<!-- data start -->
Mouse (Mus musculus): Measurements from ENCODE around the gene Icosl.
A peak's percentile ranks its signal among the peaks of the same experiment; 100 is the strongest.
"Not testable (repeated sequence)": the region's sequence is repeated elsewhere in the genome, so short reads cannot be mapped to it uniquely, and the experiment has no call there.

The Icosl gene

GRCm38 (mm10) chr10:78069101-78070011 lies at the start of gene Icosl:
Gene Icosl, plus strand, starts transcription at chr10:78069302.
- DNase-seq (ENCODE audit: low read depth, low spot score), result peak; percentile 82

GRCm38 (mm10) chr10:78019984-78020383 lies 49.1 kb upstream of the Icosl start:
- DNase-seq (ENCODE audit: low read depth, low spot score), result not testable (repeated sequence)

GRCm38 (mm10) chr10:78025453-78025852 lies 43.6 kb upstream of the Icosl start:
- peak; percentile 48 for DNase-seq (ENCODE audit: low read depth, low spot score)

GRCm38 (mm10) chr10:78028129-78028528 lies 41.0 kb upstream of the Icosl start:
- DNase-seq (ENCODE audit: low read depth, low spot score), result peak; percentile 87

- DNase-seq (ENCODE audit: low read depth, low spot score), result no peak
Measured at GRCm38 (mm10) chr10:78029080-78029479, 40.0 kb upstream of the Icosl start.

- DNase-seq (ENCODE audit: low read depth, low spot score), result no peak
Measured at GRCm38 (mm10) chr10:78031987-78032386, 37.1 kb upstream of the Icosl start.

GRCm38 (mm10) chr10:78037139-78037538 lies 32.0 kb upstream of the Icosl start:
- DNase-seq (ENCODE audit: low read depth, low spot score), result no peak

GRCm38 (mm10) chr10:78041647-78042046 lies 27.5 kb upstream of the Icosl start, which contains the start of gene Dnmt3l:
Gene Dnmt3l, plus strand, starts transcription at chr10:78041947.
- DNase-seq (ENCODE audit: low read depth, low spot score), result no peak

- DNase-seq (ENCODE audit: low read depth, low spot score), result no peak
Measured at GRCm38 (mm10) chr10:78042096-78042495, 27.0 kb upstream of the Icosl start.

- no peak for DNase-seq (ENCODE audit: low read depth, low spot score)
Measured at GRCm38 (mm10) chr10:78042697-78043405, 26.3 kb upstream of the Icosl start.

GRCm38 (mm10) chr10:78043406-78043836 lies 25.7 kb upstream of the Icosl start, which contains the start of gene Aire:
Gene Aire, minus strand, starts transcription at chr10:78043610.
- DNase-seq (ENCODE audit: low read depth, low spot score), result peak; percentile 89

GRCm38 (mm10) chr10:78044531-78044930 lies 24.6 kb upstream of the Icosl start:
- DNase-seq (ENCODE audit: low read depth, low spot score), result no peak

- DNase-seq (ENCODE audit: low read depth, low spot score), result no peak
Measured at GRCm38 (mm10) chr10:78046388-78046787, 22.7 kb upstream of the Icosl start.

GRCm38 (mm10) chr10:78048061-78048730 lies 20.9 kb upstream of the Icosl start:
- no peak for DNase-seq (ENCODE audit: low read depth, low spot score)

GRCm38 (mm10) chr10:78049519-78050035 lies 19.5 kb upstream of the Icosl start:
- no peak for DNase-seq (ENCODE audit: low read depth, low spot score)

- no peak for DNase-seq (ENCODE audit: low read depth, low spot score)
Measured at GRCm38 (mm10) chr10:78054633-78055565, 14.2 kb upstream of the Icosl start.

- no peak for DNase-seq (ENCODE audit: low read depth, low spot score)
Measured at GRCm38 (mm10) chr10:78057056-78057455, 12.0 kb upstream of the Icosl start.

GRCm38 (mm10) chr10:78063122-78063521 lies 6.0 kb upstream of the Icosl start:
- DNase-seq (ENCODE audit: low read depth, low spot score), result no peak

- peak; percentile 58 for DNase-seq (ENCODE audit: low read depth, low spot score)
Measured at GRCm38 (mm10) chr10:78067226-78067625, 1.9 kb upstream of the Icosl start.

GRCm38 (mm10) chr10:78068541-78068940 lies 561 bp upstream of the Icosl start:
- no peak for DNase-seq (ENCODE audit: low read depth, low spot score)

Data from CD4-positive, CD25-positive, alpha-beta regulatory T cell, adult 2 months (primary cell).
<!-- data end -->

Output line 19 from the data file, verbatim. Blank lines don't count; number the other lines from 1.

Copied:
- DNase-seq (ENCODE audit: low read depth, low spot score), result no peak